get out of where you’re at. Also, I find if I’m taking more stuff, I want all those retention
systems that backpacks offer, so I’ve got a waist strap around here. Actually takes a surprising amount of the weight of the backpack. So it’s not all high up. Then I’ve got a couple of chest straps, and an added advantage of many of these modern mountain bike packs is that they have a back
protector build into them. So you know you’re safe as well. Another feature of these backpacks that many enduro riders like is the fact that you’ve got a bit of
a stash on the outside. So if you wanna take your
full face helmet off, on the days where it’s too hot, you’re peddling up a big hill, often you can just strap them
to the outside of these packs and ride up without it on. (electronic music) Something that’s also
getting really popular is people trying to mount
things to their bike. So this is another one,
it’s coming from Enduro. People do tend to strap
their tubes to their bikes rather than carrying a backpack or sticking them in those stash pockets. Actually just using a
bit of electrical tape to wrap it around your frame, or even now you can buy these
dedicated straps to do that. Also, the pump and maybe
a basic tool to your bike, and also taking advantage
of these bottle cages that a lot of trailing and
enduro bikes now offer. Actually, people are going old school running those water bottles again. We’re also seeing tool manufacturers trying to integrate them into the bike. So here we’ve got a
multi-tool on the bottle cage and a chain tool up in the steering tube. (electronic music) The other alternative, of course, is to actually not take
your stuff with you and leave it in your car at the car park or at the trail head, it’s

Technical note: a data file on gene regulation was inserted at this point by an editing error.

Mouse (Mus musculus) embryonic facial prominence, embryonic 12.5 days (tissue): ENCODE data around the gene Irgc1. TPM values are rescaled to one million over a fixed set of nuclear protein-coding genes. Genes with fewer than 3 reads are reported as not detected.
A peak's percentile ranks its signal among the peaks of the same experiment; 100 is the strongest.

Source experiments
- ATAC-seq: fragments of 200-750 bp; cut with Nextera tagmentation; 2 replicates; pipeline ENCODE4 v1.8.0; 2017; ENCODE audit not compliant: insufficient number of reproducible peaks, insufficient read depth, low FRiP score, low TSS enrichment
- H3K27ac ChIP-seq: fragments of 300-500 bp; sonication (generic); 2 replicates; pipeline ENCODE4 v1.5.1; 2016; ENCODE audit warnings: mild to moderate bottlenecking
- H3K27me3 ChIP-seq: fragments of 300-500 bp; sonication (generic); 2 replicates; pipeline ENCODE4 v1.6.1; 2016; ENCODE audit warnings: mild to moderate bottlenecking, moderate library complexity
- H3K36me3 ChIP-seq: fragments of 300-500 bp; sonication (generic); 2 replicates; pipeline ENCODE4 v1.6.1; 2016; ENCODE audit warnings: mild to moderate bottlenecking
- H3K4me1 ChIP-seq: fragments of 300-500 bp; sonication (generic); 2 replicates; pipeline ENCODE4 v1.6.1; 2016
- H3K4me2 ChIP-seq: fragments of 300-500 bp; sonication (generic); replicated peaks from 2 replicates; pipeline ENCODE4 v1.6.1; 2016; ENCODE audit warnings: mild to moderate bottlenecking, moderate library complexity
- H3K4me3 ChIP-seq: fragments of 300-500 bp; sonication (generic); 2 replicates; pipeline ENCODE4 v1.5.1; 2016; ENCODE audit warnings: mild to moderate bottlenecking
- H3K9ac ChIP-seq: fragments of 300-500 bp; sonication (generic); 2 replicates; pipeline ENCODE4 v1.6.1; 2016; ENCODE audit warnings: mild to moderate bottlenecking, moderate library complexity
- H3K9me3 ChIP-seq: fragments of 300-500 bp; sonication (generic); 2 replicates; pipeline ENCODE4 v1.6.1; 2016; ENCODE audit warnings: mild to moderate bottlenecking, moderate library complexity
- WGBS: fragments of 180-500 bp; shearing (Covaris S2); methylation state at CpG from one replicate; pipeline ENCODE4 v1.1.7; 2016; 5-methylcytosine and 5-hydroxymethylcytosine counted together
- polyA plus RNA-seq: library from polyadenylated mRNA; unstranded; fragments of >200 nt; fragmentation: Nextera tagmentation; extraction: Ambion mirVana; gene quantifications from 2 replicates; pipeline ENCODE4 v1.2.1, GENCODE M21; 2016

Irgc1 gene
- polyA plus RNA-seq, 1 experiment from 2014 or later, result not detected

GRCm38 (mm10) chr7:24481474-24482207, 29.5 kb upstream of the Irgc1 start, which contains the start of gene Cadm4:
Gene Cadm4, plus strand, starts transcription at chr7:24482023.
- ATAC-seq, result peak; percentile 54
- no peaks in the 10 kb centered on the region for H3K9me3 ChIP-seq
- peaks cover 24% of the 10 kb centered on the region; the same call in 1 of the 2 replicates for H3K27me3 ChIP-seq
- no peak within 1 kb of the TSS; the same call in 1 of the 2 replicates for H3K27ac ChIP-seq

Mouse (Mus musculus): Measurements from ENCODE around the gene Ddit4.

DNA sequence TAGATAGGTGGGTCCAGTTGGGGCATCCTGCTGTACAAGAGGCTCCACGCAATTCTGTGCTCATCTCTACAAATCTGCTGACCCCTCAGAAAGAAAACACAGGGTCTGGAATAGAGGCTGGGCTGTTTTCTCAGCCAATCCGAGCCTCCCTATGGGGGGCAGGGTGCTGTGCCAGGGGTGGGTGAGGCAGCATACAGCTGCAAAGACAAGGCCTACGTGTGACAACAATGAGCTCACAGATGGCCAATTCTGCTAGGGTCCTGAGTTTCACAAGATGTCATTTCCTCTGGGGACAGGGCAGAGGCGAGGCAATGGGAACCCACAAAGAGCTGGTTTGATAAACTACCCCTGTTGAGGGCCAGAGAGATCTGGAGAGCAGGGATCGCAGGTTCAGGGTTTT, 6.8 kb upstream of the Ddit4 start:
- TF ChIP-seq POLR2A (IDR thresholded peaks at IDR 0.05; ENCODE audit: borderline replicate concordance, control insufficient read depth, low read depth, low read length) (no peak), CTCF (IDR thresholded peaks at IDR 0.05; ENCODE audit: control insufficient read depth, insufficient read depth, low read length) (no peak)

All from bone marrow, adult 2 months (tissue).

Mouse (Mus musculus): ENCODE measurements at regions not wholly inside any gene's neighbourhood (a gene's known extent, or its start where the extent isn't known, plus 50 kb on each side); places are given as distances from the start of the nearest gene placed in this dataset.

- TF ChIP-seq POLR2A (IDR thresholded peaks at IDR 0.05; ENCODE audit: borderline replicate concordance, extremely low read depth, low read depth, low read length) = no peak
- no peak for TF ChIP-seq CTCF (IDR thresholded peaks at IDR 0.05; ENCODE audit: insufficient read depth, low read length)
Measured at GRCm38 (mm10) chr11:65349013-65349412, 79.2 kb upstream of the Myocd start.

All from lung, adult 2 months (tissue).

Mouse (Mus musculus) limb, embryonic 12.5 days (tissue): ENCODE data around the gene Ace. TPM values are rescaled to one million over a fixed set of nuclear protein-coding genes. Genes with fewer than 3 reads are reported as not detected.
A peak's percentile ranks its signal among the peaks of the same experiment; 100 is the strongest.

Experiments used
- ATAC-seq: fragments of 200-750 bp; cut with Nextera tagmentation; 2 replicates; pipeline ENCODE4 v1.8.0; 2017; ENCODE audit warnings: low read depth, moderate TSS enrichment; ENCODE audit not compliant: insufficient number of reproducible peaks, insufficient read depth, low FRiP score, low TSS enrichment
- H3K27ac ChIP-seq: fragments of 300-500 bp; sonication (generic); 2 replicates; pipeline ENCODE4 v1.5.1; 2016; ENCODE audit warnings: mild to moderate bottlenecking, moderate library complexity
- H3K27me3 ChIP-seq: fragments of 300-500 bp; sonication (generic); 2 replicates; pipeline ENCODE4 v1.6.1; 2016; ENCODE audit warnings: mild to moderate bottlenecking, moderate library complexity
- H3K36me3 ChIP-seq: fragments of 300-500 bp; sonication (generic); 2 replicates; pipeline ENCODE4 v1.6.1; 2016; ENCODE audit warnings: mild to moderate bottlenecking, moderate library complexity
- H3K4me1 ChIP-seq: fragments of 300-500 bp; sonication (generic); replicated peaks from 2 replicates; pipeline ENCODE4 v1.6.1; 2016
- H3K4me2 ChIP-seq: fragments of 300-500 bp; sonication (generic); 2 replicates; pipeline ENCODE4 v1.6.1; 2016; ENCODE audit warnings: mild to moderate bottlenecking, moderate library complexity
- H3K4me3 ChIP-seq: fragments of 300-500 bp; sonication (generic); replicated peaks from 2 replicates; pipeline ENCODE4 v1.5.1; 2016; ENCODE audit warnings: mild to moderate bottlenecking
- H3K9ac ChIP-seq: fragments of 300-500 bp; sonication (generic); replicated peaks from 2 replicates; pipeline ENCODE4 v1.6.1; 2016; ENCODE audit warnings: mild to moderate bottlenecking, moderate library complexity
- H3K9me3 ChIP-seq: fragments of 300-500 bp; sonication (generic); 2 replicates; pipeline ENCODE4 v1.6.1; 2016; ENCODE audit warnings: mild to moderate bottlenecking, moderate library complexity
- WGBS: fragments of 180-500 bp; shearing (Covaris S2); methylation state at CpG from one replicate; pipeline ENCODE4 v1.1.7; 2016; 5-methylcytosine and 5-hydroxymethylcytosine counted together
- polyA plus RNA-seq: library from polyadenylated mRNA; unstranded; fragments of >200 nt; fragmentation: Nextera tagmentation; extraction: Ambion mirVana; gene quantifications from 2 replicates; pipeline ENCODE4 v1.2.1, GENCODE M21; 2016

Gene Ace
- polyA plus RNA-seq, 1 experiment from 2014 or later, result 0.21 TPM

probably just something I do probably 50 percent of the time. If I’m doing an enduro ride, or I’m navigating too far away
from the car I’ll do that. But I’ll also keep a stash
of bigger, heavier stuff that I wouldn’t wanna
take on a ride anyway. So my essentials I keep in the
car pretty much all the time is a can of lube, some tubular sealant. You might need that in an emergency. A bigger pump, I normally
actually keep a track pump, but this is sort of a medium sized pump. One you can carry with you, but maybe it’s a little
bigger that I’d like. Big stash of tubes, always
keep them in the car. A shock pump, it’s something you shouldn’t really need on a trail. It should set your suspension, and then while you might
wanna tweak it a little bit, but again, if I really need to do that I’ll ride back to the car to do it. And some spares, so spare gear cables, some spare break pads. A bigger tool kit for more
heavy duty fixes and repairs, and a first aid kit that
stays in my car at all times. So this is a few tips on how
to carry your stuff with you on the bike for those
different types of rides. If you wanna see a video talking about the essentials that you need to take, click over there for that one. Give us a thumbs up if